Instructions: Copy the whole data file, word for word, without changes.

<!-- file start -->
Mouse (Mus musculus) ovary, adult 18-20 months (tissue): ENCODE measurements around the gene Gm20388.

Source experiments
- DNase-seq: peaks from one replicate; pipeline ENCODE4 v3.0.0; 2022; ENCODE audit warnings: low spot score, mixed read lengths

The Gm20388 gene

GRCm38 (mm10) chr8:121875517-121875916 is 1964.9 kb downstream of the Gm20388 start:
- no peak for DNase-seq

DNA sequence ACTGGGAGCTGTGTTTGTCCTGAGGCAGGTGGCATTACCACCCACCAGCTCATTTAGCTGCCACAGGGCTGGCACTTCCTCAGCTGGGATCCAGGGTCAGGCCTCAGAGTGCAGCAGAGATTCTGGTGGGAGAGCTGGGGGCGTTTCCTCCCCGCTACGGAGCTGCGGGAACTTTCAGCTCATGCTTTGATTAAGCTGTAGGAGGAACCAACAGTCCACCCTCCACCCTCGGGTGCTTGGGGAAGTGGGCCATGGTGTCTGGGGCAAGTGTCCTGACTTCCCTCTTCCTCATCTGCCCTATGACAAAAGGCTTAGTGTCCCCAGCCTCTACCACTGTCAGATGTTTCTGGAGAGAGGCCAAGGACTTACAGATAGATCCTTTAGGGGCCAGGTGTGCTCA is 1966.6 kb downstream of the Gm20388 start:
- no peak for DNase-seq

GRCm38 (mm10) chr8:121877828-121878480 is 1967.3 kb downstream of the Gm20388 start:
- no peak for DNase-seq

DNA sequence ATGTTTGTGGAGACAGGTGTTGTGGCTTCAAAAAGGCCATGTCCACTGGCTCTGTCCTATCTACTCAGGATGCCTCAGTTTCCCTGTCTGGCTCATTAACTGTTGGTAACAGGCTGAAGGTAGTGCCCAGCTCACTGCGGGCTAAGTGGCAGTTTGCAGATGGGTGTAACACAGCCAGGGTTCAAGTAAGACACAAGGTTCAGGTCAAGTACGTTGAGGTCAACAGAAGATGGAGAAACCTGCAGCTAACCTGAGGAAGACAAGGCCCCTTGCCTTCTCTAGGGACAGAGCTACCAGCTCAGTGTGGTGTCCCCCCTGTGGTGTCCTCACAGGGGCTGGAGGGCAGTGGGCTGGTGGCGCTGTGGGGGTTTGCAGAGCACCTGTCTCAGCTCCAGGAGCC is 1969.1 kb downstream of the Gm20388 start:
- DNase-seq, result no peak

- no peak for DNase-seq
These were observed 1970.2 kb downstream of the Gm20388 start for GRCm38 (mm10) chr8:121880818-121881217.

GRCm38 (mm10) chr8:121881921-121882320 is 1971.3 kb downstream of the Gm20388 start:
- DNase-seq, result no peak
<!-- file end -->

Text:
Mouse (Mus musculus) ovary, adult 18-20 months (tissue): ENCODE measurements around the gene Gm20388.

Source experiments
- DNase-seq: peaks from one replicate; pipeline ENCODE4 v3.0.0; 2022; ENCODE audit warnings: low spot score, mixed read lengths

The Gm20388 gene

GRCm38 (mm10) chr8:121875517-121875916 is 1964.9 kb downstream of the Gm20388 start:
- no peak for DNase-seq

DNA sequence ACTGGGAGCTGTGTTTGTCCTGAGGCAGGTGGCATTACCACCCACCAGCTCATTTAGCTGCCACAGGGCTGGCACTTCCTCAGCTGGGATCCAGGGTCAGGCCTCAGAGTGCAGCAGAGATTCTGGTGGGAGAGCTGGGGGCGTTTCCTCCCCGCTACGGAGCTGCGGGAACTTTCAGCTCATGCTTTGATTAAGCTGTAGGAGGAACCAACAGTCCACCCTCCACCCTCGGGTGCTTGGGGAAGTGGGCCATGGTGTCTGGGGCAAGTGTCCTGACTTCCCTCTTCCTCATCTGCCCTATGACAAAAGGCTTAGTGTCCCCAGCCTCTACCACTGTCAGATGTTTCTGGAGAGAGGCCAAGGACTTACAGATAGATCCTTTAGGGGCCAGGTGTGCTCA is 1966.6 kb downstream of the Gm20388 start:
- no peak for DNase-seq

GRCm38 (mm10) chr8:121877828-121878480 is 1967.3 kb downstream of the Gm20388 start:
- no peak for DNase-seq

DNA sequence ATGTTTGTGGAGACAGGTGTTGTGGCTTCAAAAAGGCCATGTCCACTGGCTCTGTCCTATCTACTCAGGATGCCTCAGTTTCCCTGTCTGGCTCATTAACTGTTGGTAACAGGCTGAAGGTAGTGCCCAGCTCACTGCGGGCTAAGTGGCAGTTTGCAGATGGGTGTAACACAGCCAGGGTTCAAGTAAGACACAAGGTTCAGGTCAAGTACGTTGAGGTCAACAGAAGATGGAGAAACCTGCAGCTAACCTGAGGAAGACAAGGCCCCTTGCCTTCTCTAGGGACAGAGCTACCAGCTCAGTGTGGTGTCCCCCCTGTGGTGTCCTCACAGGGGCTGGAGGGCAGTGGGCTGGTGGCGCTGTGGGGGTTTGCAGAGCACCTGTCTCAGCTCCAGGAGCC is 1969.1 kb downstream of the Gm20388 start:
- DNase-seq, result no peak

- no peak for DNase-seq
These were observed 1970.2 kb downstream of the Gm20388 start for GRCm38 (mm10) chr8:121880818-121881217.

GRCm38 (mm10) chr8:121881921-121882320 is 1971.3 kb downstream of the Gm20388 start:
- DNase-seq, result no peak